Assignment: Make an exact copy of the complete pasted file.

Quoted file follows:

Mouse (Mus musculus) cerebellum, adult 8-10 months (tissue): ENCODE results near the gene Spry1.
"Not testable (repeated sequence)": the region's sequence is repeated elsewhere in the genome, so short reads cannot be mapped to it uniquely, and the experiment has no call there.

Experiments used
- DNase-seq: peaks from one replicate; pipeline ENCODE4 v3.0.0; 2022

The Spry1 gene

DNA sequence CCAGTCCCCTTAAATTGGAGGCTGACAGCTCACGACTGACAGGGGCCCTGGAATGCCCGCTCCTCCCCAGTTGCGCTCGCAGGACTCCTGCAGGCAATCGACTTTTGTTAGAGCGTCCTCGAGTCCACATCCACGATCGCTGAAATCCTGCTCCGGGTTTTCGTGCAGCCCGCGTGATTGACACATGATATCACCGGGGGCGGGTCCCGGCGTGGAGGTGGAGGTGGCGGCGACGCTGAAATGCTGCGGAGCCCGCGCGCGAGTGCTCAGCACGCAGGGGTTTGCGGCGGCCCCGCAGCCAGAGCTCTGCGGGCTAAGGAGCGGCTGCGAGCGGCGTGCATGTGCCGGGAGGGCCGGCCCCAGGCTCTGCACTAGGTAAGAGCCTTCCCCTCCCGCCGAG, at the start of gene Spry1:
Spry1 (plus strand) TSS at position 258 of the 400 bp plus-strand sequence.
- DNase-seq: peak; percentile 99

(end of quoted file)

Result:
Mouse (Mus musculus) cerebellum, adult 8-10 months (tissue): ENCODE results near the gene Spry1.
"Not testable (repeated sequence)": the region's sequence is repeated elsewhere in the genome, so short reads cannot be mapped to it uniquely, and the experiment has no call there.

Experiments used
- DNase-seq: peaks from one replicate; pipeline ENCODE4 v3.0.0; 2022

The Spry1 gene

DNA sequence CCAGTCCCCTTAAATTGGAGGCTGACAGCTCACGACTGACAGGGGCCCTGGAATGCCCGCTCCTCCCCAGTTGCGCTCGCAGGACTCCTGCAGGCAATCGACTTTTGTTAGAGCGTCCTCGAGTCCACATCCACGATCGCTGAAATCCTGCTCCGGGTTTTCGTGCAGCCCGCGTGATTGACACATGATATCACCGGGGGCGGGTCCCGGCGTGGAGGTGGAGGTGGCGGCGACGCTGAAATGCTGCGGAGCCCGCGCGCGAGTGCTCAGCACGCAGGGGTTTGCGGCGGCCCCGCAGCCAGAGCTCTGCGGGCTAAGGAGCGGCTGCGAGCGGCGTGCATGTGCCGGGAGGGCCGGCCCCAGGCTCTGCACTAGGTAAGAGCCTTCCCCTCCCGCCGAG, at the start of gene Spry1:
Spry1 (plus strand) TSS at position 258 of the 400 bp plus-strand sequence.
- DNase-seq: peak; percentile 99